Background: We report our experience in a county hospital with the use of selective contact isolation for patients with vancomycin-resistant Enterococcus faecium (VREF). About 12% of patients with VREF are isolated for reasons such as draining wounds and uncontrolled diarrhea. Methods: Passive surveillance identified all inpatients (181) from 1995 to 1999 with cultures positive for VREF. Data were collected via electronic databases and from prospectively maintained infection control records. Isolates were typed with use of pulsed-field gel electrophoresis. Results: Nearly all patients (175/181) with VREF had been admitted at least 48 hours or had a history of previous hospitalization. Most patients (69%) had urine cultures positive for VREF without blood cultures positive for the organism. Only 12 of 127 (9.4%) patients with complete data had VREF infection on the basis of receiving treatment and/or having more than 1 blood culture positive for VREF. After VREF became endemic, statistically significant increased prevalence was not detected via surveillance of clinical cultures nor sequential point-prevalence studies. Two major genotypes carrying vanB resistance genes were identified and persisted throughout the period studied. VREF persisted in individual patients up to 46 months. Conclusions: The number of VREF infections in this facility has been low, despite appreciable colonization, for an extended period during which selective isolation was used.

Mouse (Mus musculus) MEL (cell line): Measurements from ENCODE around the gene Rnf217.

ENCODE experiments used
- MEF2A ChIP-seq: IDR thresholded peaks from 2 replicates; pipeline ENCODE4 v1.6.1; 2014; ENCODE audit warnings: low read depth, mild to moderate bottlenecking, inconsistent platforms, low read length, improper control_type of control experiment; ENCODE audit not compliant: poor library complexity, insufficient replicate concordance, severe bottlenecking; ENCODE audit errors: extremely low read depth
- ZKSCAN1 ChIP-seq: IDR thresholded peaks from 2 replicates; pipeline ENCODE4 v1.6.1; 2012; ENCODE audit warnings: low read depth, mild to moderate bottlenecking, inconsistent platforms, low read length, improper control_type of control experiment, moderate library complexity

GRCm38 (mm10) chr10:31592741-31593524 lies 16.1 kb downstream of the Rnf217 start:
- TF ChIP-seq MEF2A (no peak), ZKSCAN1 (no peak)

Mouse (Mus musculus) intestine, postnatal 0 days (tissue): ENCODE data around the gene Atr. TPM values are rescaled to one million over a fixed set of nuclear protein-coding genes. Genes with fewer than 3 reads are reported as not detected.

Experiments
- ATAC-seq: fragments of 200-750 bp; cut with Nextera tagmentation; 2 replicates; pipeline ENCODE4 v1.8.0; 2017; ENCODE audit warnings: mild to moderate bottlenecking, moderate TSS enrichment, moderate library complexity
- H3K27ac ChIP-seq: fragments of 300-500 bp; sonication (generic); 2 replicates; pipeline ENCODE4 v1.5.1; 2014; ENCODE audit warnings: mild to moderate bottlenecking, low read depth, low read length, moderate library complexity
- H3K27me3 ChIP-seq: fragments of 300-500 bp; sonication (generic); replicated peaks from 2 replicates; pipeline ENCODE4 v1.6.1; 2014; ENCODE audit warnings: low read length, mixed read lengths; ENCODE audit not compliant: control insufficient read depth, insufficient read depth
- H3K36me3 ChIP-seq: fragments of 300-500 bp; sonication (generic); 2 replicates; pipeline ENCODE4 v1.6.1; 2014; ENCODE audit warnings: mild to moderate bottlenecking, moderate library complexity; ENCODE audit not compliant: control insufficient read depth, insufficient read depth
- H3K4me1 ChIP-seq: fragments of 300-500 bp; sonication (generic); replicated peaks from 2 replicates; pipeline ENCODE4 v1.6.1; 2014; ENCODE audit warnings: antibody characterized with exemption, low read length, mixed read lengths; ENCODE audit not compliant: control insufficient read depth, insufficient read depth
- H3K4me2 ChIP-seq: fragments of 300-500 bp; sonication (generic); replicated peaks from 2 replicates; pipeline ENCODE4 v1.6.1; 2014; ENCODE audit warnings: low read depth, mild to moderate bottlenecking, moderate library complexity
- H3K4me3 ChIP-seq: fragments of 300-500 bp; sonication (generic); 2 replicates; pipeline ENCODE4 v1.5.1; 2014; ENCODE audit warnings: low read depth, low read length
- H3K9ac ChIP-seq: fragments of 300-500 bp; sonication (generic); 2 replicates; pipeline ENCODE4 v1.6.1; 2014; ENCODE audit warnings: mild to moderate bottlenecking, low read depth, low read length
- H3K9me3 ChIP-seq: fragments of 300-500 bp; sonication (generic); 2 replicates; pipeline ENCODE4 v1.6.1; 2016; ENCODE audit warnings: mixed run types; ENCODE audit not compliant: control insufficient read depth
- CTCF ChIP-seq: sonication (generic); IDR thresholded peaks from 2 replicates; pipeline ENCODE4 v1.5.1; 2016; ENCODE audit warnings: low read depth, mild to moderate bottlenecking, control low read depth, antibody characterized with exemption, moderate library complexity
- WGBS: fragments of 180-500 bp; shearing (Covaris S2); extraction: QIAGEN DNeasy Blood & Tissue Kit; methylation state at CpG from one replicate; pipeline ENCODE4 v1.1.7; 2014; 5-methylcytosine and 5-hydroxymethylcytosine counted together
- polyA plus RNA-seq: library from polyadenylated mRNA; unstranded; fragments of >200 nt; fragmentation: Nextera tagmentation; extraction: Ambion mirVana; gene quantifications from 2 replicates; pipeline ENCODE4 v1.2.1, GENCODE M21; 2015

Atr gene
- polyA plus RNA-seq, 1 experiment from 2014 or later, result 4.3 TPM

ASJC Scopus subject areas
- Health Policy
- Public Health, Environmental and Occupational Health
- Infectious Diseases